Adobe Digital Enterprise Platform in 10 minutes!

For those of you who are new to the Adobe Digital Enterprise Platform (ADEP), the short (but concise) 10 minute video below is a MUST watch, for an introduction to the platform.

Watch out for the ADEP Developers Channel on YouTube for more…

Customizing ADEP Solutions – simplified!

Here are some critical aspects that contribute greatly towards the ease of customization of Adobe’s Customer Experience Management (CEM) Solutions.

No EAR deployments and Application server overheads!

The fact that the CEM solutions sit over the OSGi framework (the Apache Felix OSGi container), has completely changed the way they are built and deployed. As compared to the conventional application server model, where one would typically deploy an EAR file, restart the server and wait for an awful long time for the complete server startup, the OSGi model and the new platform brings in the capability to deploy artifacts (bundles and packages) at runtime, without having to bounce the entire server (which anyway is much, much faster). If at all, there may be cases where you would have to restart the OSGi bundles, but that’s a piece of cake given that you have a sophisticated console to do this from, within a few seconds.

Simplified UI changes – Great separation of concerns!

The UI components of all CEM solutions are based on what is known as the Experience Oriented (XOA) architecture. These UI components are popularly known as UX Components, which by definition is a combination of MXML and ActionScript classes that is bundled into SWC files that separate concerns and encapsulate each concern behind an interface. Interfaces make the implementation of concerns (i.e. presentation, domain, etc.) replaceable and extensible. The Presentation layer of each component, further has the separation of a HostComponent and the Skin, such that one can change the UI look-and-feel (for example, re-ordering of UI elements) by simply modifying the Skin of that component, without having to worry about the overall presentation logic (which lies in the HostComponent). Similarly, the component’s Styles are externalized into CSS files, such that one can change the themes, colors, fonts, etc. by simply changing these CSS files. This allows changes to the solutions while still retaining supportability. Apart from these, other enhanced customizations may involve changes to the HostComponents or the Domain layer, as per the desired use case.

Apart from these, the overall development model around customizations on the UI layer, takes-away the overhead of making changes in various different projects. One can now just add the necessary customized artifacts (MXML, Actionscript, CSS, etc.) to the Solution Template projects itself and override the default implementations via CSS definitions and/or standard inheritance. To learn more, refer to this sample scenario from the Correspondence Management solution.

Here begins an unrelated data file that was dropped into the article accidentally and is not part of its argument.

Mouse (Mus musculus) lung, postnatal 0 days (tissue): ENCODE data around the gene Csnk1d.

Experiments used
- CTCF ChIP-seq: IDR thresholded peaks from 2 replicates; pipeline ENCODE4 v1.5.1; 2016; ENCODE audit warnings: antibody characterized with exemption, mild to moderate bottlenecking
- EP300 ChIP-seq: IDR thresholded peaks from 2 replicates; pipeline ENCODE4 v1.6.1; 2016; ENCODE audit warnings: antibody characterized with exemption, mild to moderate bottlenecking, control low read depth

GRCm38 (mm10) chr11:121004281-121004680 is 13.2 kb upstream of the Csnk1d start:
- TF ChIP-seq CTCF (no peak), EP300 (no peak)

CRX as the Content repository – Ease of debugging!

The solution assets are now stored in CRX, which provides an Apache Jackrabbit based content repository. The nice and intuitive Content Explorer allows an easy way to navigate across the repository to search for your assets (that are clearly visible as nodes, by their names). Users can select an asset or one of its child nodes to see/investigate the properties associated with the asset. One can also download asset content by selecting an asset and clicking on the data property of that asset (for example, for a Layout asset in CM, it is the filexdp property on the layout node). This greatly helps in debugging/troubleshooting assets within the system.

Apart from this, there is also the CRXDE Lite interface that enables you to perform standard development tasks from the browser.

Check out the links to some of these common interfaces in ADEP,  that you would need frequently during development.

OSGi Services – Possibility of isolated server-side customizations!

Since services deployed in the container are classic OSGi services, one can choose to build/deploy his/her own service as a separate OSGi bundle. Thus, allowing clear separation of custom services vs. the out-of-the-box ones.

Great overall Development Platform!

The Adobe Digital Enterprise Platform (ADEP) offers great tools to support development with ADEP Experience Services. The tools include a set of additional extensions for Flash Builder and a rich SDK (Flex, Java, Mobile) for building applications. The Experience Services SDK is an Experience Package distributed and downloadable using Adobe Package Share.

Overall, since the solutions are built on top of the Adobe Digital Enterprise Platform, they leverage these great capabilities of the platform itself, such that one can build custom applications around it that solves one or more end-to-end use cases.

Comprehensive Help Content!

The solutions publish comprehensive documentation around the usage of the solution, steps to customize areas within the solution, sample customization scenarios, etc. – all of which are a great set of resources to learn about the solution and provide helpful starting points/references for customizations. These learning resources keep evolving as more features are added to the solution, and more scenarios are identified. So, keep an eye on them!